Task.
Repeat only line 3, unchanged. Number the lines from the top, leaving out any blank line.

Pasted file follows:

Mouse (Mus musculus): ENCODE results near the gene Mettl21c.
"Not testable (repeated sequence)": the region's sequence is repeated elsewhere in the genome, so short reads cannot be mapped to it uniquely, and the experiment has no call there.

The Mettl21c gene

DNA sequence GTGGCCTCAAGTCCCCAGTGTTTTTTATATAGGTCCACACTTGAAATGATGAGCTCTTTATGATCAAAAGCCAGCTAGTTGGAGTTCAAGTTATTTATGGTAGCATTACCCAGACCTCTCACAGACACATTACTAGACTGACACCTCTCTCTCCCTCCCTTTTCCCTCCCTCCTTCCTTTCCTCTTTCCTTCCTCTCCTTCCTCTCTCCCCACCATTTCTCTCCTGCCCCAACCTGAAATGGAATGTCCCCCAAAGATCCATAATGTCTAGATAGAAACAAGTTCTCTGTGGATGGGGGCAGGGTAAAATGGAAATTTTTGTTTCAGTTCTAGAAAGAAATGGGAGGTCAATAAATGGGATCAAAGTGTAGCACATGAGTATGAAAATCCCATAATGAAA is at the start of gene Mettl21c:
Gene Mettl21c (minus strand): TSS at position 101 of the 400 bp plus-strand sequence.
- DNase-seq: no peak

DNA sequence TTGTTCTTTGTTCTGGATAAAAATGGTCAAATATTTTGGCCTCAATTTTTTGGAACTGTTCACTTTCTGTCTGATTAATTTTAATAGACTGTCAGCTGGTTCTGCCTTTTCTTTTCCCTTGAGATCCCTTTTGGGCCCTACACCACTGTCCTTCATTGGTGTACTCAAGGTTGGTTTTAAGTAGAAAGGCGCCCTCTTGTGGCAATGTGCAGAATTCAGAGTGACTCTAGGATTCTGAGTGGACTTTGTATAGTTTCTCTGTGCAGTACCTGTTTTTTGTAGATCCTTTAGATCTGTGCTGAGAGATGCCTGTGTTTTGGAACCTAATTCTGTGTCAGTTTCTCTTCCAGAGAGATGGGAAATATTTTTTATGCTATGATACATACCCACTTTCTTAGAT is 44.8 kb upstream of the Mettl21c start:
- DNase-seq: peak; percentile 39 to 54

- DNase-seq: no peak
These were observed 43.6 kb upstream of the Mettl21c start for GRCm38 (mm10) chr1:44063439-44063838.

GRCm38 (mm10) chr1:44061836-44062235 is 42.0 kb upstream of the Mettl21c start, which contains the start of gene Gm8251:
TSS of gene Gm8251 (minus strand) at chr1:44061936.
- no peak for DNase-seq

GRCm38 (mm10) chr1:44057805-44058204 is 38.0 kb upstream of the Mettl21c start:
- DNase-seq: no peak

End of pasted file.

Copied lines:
The Mettl21c gene